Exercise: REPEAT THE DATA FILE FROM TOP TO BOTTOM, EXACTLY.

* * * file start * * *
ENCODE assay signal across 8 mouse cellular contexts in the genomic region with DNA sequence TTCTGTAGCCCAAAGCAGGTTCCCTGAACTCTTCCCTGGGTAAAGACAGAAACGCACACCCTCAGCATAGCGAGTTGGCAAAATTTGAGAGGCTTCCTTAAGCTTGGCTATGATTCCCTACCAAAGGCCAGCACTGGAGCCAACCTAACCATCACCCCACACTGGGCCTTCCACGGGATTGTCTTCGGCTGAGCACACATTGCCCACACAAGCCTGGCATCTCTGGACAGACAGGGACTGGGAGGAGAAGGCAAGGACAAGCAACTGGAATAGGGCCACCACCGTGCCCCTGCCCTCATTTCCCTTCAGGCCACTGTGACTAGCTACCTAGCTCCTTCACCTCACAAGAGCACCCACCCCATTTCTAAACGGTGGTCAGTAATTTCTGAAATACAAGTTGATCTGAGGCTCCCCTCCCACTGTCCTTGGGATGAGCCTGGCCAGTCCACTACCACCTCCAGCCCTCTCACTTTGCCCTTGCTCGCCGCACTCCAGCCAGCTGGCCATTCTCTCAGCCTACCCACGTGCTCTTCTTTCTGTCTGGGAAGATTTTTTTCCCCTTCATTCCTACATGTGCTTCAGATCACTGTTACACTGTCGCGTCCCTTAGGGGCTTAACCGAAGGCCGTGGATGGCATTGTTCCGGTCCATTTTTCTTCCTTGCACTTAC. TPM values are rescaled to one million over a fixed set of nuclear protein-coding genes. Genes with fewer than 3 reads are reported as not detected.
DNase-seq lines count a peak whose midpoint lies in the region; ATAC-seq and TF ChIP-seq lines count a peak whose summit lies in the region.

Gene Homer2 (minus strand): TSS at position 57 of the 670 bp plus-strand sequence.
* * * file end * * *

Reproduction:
ENCODE assay signal across 8 mouse cellular contexts in the genomic region with DNA sequence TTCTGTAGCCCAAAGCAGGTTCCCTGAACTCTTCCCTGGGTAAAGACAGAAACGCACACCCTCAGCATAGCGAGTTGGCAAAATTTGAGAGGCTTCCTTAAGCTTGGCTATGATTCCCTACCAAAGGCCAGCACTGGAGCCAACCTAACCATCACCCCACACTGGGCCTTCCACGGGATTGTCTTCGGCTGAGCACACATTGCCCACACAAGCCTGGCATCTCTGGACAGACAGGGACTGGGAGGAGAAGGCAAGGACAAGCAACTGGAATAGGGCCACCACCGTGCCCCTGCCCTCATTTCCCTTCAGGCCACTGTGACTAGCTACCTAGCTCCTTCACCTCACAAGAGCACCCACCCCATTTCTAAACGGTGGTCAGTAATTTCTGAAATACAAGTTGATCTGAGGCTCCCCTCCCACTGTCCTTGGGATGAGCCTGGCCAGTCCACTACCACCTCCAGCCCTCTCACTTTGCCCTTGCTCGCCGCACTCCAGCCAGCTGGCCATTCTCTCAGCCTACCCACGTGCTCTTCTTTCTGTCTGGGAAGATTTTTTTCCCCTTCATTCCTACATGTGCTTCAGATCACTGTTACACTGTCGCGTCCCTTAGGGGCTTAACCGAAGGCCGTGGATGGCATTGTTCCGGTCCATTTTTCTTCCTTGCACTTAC. TPM values are rescaled to one million over a fixed set of nuclear protein-coding genes. Genes with fewer than 3 reads are reported as not detected.
DNase-seq lines count a peak whose midpoint lies in the region; ATAC-seq and TF ChIP-seq lines count a peak whose summit lies in the region.

Gene Homer2 (minus strand): TSS at position 57 of the 670 bp plus-strand sequence.